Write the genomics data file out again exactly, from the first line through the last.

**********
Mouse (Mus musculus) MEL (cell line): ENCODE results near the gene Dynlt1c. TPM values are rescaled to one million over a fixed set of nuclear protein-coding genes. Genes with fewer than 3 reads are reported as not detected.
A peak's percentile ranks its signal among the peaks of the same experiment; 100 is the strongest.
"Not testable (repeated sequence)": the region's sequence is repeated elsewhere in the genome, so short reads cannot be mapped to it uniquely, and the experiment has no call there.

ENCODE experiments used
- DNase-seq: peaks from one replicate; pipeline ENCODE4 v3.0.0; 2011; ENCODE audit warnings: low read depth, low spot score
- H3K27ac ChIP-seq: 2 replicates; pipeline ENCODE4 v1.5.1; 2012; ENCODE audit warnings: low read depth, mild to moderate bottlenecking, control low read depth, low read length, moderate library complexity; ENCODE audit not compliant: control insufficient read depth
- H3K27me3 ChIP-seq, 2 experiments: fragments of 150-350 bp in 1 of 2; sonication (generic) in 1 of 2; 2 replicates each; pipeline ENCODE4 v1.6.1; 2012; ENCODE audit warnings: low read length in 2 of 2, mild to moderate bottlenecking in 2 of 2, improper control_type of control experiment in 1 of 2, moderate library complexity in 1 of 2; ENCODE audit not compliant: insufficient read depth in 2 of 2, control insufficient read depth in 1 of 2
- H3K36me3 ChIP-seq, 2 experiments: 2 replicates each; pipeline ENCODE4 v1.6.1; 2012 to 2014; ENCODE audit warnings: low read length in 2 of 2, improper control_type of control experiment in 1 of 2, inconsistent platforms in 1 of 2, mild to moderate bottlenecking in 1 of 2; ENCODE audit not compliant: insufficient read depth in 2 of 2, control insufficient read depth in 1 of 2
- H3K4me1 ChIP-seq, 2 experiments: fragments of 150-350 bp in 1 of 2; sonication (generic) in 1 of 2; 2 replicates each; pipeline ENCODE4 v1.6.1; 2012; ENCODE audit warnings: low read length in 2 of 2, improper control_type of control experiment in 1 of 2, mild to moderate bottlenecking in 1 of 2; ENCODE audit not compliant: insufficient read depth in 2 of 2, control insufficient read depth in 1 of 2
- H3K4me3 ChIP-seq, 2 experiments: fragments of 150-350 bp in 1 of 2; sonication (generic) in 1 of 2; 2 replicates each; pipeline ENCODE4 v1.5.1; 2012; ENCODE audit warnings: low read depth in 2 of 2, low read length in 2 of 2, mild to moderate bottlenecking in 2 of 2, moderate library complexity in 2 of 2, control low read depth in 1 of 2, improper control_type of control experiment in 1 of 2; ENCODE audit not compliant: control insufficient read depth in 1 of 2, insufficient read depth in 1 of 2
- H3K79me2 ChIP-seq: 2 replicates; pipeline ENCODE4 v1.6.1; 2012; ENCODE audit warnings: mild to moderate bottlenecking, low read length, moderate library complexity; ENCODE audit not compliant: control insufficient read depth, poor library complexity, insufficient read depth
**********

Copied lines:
Mouse (Mus musculus) MEL (cell line): ENCODE results near the gene Dynlt1c. TPM values are rescaled to one million over a fixed set of nuclear protein-coding genes. Genes with fewer than 3 reads are reported as not detected.
A peak's percentile ranks its signal among the peaks of the same experiment; 100 is the strongest.
"Not testable (repeated sequence)": the region's sequence is repeated elsewhere in the genome, so short reads cannot be mapped to it uniquely, and the experiment has no call there.

ENCODE experiments used
- DNase-seq: peaks from one replicate; pipeline ENCODE4 v3.0.0; 2011; ENCODE audit warnings: low read depth, low spot score
- H3K27ac ChIP-seq: 2 replicates; pipeline ENCODE4 v1.5.1; 2012; ENCODE audit warnings: low read depth, mild to moderate bottlenecking, control low read depth, low read length, moderate library complexity; ENCODE audit not compliant: control insufficient read depth
- H3K27me3 ChIP-seq, 2 experiments: fragments of 150-350 bp in 1 of 2; sonication (generic) in 1 of 2; 2 replicates each; pipeline ENCODE4 v1.6.1; 2012; ENCODE audit warnings: low read length in 2 of 2, mild to moderate bottlenecking in 2 of 2, improper control_type of control experiment in 1 of 2, moderate library complexity in 1 of 2; ENCODE audit not compliant: insufficient read depth in 2 of 2, control insufficient read depth in 1 of 2
- H3K36me3 ChIP-seq, 2 experiments: 2 replicates each; pipeline ENCODE4 v1.6.1; 2012 to 2014; ENCODE audit warnings: low read length in 2 of 2, improper control_type of control experiment in 1 of 2, inconsistent platforms in 1 of 2, mild to moderate bottlenecking in 1 of 2; ENCODE audit not compliant: insufficient read depth in 2 of 2, control insufficient read depth in 1 of 2
- H3K4me1 ChIP-seq, 2 experiments: fragments of 150-350 bp in 1 of 2; sonication (generic) in 1 of 2; 2 replicates each; pipeline ENCODE4 v1.6.1; 2012; ENCODE audit warnings: low read length in 2 of 2, improper control_type of control experiment in 1 of 2, mild to moderate bottlenecking in 1 of 2; ENCODE audit not compliant: insufficient read depth in 2 of 2, control insufficient read depth in 1 of 2
- H3K4me3 ChIP-seq, 2 experiments: fragments of 150-350 bp in 1 of 2; sonication (generic) in 1 of 2; 2 replicates each; pipeline ENCODE4 v1.5.1; 2012; ENCODE audit warnings: low read depth in 2 of 2, low read length in 2 of 2, mild to moderate bottlenecking in 2 of 2, moderate library complexity in 2 of 2, control low read depth in 1 of 2, improper control_type of control experiment in 1 of 2; ENCODE audit not compliant: control insufficient read depth in 1 of 2, insufficient read depth in 1 of 2
- H3K79me2 ChIP-seq: 2 replicates; pipeline ENCODE4 v1.6.1; 2012; ENCODE audit warnings: mild to moderate bottlenecking, low read length, moderate library complexity; ENCODE audit not compliant: control insufficient read depth, poor library complexity, insufficient read depth